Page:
The flicker of animation, even eagerness, in his expression when I had taken the camera and gazed at the screen changed radically. ‘No, that isn’t it. That isn’t it at all,’ he said and waved away my attempt to return the camera to him. ‘I never use a black and white setting. In fact, I make very few adjustments. Look again! Look at the stack in particular.’
On closer study, it was obvious what he meant. The stack in his photograph was not an incomplete structure and certainly had no steps leading to the single floor of the museum. What stood before me, in reality, was a museum with a large glass window overlooking the moor.
The stack in the image he showed me on his camera was not a ruin it was complete and intact. At ground level, the aspect, too, was changed and as I peered closer I could see figures: men stooped at the base of the structure amidst waste and debris and others standing back looking upwards to the top at a trail of smoke rising up above it.
Alistair leaned over and pressed a button on the camera, pointed to the detailed information about the photograph, such as when it was taken, and all of this appeared in an overlay on the camera image. Even I could read the date of the photograph and the exact time when it was taken. Three months ago to the day. ‘I don’t understand,’ I said.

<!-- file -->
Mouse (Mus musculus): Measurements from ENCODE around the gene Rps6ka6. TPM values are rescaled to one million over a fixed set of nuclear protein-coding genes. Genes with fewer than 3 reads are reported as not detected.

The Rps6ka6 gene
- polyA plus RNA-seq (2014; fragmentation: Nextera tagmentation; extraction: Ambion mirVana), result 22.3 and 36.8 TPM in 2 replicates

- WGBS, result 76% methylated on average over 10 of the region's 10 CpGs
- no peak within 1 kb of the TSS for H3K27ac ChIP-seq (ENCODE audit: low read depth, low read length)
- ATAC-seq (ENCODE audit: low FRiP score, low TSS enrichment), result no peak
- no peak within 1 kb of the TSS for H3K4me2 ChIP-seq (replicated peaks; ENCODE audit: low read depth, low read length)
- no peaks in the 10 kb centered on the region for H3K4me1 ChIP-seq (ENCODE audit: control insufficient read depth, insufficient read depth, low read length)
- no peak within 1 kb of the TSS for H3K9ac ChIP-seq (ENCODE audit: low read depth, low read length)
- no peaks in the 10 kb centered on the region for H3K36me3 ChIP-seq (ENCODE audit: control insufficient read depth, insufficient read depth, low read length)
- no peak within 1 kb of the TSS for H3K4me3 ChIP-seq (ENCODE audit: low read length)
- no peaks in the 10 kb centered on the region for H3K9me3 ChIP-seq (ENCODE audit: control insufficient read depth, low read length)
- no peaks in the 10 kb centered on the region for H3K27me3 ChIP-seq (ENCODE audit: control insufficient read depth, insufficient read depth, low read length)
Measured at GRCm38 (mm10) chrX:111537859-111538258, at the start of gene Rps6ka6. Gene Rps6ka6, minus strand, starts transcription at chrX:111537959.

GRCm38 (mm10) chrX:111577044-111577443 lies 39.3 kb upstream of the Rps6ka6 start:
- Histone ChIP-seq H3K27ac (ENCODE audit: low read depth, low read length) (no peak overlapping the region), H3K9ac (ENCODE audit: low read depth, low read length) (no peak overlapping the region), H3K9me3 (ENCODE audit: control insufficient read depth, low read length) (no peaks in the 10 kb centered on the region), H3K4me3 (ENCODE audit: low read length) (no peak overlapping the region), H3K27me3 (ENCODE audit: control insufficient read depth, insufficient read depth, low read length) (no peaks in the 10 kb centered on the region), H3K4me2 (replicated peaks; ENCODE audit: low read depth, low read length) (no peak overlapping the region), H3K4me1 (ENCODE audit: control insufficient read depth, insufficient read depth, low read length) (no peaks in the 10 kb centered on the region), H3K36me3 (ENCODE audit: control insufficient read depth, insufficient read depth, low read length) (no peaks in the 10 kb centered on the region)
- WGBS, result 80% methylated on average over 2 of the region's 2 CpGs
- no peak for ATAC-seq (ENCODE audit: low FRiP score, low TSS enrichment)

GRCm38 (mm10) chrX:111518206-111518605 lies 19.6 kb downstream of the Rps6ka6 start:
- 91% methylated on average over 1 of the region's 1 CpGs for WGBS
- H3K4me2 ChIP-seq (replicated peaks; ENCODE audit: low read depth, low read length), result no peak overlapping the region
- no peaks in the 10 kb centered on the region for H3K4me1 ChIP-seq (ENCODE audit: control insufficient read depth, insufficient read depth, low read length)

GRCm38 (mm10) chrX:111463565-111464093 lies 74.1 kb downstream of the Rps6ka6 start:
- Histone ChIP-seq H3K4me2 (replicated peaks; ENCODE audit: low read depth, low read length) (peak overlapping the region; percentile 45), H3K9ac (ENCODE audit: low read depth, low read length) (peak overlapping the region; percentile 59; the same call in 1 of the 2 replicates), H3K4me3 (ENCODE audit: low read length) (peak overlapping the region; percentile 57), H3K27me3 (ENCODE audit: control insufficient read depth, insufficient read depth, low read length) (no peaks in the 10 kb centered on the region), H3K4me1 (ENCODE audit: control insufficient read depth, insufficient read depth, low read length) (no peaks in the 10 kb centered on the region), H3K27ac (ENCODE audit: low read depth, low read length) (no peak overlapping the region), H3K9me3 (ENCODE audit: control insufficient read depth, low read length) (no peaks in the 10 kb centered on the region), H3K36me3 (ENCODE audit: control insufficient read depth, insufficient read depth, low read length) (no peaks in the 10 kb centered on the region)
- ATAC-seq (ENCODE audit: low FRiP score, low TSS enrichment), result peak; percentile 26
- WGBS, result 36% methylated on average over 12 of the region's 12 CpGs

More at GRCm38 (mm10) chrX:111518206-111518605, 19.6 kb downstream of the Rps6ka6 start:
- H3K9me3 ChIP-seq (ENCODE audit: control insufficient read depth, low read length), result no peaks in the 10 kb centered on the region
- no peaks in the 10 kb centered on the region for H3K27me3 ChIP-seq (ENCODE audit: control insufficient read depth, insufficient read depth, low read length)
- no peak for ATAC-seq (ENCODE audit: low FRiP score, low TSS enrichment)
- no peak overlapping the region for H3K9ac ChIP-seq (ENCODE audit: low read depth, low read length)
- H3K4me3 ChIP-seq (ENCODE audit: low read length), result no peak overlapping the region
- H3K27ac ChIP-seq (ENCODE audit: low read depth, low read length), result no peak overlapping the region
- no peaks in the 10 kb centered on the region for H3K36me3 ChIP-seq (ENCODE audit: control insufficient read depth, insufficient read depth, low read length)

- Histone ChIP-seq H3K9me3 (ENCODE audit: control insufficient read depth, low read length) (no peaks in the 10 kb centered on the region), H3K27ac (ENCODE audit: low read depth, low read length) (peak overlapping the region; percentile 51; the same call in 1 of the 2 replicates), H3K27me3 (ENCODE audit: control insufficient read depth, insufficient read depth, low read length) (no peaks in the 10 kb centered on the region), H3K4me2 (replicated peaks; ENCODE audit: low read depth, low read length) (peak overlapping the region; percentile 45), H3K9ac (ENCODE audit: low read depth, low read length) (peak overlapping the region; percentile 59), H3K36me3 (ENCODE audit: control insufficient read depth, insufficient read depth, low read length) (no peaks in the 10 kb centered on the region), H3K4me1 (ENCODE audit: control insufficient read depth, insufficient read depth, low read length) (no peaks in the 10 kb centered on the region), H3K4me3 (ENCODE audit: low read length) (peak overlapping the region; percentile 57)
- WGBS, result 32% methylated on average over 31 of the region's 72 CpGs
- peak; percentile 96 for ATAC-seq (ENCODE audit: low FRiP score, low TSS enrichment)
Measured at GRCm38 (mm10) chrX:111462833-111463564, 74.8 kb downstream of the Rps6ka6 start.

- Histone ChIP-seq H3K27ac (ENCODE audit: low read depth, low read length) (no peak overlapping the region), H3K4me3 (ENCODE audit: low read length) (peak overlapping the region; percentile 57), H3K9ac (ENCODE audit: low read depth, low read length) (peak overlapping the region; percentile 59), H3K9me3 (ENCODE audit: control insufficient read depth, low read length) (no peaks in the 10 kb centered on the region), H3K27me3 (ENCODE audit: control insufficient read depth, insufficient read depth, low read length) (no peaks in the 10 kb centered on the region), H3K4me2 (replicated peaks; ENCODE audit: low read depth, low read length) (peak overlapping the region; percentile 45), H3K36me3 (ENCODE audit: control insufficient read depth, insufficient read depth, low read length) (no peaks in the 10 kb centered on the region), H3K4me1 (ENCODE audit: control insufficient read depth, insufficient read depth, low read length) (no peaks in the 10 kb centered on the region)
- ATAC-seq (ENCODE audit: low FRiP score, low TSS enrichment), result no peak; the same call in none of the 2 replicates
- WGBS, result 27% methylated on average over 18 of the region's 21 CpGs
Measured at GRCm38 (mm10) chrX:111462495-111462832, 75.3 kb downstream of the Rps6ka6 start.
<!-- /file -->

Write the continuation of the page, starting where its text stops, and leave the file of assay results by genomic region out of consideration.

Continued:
As the museum was closed for the winter, we found some shelter from the wind by sitting on the topmost step by the entrance. Alistair flicked backwards through the sequence of photographs on his camera. He revealed several more similar images. Miners featured clearly in some and the landscape was consistently transformed to that of a previous era.
In one of them, lines of poorly dressed men straggled along in a slow retreat homewards over foot-worn beaten paths leading forwards into the far distance and trailing backwards behind them. It showed them carrying picks on their shoulders but the stacks and the shafts behind their advance were no longer visible in the modern landscape, even though it was possible to locate the present day position. The light in the succession of pictures suggested that of early dawn.
“Poor devils,” Alistair said. “They haunt me.”
Visible were caps on their heads anchored down with strips of material against the ever prevalent gusts of wind on these moors. Some wore thick boots, yet others were hardly shod at all. Alistair zoomed in to show me faces grim with grime. As he paused for each individual picture, he indicated the dates.